Indonesia changes tack as asylum-seekers returned

Paul Maley and Cameron Stewart
Australian October 14, 2013 12:00AM

INDONESIA has been accepting asylum-seekers rescued at sea by Australian authorities, boosting hopes that Jakarta may be prepared to shoulder a greater share of the burden of dealing with the people-smuggling trade.

Australian officials have been taking advantage of Jakarta's goodwill by trying -- on at least two occasions in recent weeks -- to intercept asylum-seeker boats further north as soon as calls for help are received.

In both cases, the transfer of asylum-seekers was done at sea and came after Australian officials requested Indonesia's search and rescue agency, Basarnas, take them.

As a result, Customs and Border Protection vessels have been operating slightly further north of Christmas Island than they have in the past.

The returns have a similar effect on asylum-seekers as turning back boats -- the most controversial element of the Coalition's policies -- but avoid any possibility of a diplomatic stoush with Jakarta.

Although they do not represent a formal policy, the returns are understood to be a priority for the Abbott government, which has long held the view that Australia is not obliged to receive every boatload of asylum-seekers rescued by Australian authorities.

Australian and Indonesian officials have been engaging in talks aimed at deepening co-operation on a range of anti-smuggling measures.

The talks followed the visit two weeks ago by Tony Abbott to Jakarta, where the Prime Minister met Indonesian President Susilo Bambang Yudhoyono.

Although there has been a lull in arrivals, authorities intercepted an asylum boat carrying 55 people on Wednesday afternoon.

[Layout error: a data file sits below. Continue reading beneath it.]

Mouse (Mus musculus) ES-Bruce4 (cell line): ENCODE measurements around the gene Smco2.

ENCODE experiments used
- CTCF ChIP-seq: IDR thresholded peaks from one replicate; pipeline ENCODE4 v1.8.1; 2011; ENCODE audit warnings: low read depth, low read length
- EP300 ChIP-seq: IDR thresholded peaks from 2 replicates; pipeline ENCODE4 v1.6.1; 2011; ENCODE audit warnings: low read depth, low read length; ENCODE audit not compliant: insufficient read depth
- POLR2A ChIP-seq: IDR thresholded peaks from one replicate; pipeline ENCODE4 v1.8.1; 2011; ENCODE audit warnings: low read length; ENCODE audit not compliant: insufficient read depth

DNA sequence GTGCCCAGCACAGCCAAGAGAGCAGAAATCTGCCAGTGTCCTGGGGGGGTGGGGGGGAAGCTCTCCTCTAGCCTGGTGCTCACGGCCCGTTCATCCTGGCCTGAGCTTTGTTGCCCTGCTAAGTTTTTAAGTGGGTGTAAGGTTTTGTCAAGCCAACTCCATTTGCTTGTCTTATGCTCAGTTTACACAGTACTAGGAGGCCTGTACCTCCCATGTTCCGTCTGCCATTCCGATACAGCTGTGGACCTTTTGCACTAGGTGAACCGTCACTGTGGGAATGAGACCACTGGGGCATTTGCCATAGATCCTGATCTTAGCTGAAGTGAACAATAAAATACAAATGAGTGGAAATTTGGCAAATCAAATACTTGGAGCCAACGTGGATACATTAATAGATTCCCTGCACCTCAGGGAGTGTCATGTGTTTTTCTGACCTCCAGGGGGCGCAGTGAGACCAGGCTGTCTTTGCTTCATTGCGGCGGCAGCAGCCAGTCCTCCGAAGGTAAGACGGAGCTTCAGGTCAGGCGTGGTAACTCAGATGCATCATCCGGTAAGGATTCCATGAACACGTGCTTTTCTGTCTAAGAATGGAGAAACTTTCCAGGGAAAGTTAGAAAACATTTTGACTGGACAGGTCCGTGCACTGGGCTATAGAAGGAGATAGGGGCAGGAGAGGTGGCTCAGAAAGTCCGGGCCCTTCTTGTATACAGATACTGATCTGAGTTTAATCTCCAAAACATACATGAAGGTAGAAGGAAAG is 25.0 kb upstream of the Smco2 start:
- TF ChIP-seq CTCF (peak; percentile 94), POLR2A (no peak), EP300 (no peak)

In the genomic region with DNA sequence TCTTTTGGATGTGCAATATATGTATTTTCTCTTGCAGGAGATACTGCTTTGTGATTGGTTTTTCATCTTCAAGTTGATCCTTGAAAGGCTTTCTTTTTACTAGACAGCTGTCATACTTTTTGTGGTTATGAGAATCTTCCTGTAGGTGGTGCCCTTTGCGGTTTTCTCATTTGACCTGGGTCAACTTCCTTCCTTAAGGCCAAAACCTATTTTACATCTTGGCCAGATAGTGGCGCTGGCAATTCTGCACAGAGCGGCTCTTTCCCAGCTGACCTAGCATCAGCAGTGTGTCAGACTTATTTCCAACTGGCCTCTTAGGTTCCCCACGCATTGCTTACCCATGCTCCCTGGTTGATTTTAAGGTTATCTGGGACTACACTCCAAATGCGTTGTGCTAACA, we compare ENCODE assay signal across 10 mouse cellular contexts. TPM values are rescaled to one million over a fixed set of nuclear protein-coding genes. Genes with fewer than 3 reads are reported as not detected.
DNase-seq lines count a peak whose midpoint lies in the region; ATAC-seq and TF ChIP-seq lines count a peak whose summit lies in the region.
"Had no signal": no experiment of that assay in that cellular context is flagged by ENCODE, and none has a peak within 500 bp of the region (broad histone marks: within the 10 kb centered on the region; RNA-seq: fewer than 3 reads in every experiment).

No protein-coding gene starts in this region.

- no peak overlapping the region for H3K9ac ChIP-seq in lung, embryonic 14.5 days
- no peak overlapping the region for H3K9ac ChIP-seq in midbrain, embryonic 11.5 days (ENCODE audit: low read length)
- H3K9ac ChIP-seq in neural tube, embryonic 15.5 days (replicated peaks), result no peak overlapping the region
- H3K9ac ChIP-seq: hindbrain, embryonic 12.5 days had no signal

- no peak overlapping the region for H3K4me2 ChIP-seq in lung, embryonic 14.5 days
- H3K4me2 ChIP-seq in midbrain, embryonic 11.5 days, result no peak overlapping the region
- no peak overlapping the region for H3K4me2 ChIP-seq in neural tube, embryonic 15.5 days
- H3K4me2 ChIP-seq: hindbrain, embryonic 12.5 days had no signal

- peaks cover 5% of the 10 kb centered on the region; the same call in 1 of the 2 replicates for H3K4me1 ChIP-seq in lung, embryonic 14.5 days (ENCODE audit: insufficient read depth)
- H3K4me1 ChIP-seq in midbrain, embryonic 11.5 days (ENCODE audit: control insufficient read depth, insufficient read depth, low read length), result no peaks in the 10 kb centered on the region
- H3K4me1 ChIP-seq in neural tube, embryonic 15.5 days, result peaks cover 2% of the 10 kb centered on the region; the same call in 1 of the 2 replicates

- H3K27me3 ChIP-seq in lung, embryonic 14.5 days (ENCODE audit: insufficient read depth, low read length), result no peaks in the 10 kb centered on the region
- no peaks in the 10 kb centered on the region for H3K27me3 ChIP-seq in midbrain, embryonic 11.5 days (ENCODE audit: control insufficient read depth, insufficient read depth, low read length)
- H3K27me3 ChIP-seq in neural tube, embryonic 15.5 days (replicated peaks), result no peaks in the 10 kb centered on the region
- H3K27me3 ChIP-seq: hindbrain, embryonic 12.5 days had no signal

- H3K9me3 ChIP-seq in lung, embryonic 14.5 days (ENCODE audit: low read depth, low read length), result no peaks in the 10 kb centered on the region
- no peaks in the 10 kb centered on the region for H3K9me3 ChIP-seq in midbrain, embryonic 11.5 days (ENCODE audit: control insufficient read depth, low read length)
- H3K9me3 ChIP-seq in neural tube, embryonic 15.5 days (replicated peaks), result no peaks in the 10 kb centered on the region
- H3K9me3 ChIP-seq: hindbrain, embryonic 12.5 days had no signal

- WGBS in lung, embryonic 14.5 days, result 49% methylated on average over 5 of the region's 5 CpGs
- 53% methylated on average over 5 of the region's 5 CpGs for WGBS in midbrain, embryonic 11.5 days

The boat, which was carrying Iranians, Afghans and Sri Lankans, was unloaded at Christmas Island on Saturday morning, just two days after another boat bearing Sri Lankan asylum-seekers arrived off Cocos Island.

The Australian has been told there are encouraging signs Jakarta is now prepared to accept asylum-seekers intercepted by Australian authorities during rescues.

Senior Australian officials are understood to be heartened by what they see as a new-found willingness among the upper echelons of Indonesia's political and bureaucratic elite to co-operate with Australia, particularly during rescues.

Last week, Australian Federal Police Commissioner Tony Negus offered an insight into the type of co-operation between the AFP and its Indonesian counterparts, saying more than 550 asylum-seekers had been prevented from boarding boats.

It is understood the high tempo of disruptions is in part the result of a request by Kevin Rudd, who after reclaiming the Labor leadership in June petitioned Dr Yudhoyono to increase law enforcement efforts against the smugglers.

Indonesia's ocean-faring boats, the ones capable of mounting rescues in high seas, are deployed to the country's north for strategic reasons, meaning Jakarta struggles to mount rescues within its southern search-and-rescue zones.

Its civil maritime assets are ill-equipped to operate far from shore, effectively leaving Australia responsible for co-ordinating, or even conducting, rescues that occur between Indonesia and Christmas Island.

But given the rescues occur within Indonesia's search-and-rescue area, there is scope for returning asylum-seekers to the custody of Indonesian authorities lawfully and without any loss of face.

One source familiar with the present situation said the SOLAS, or safety-of-life-at-sea conventions, "were being pushed to their limits" by Australia's new government.


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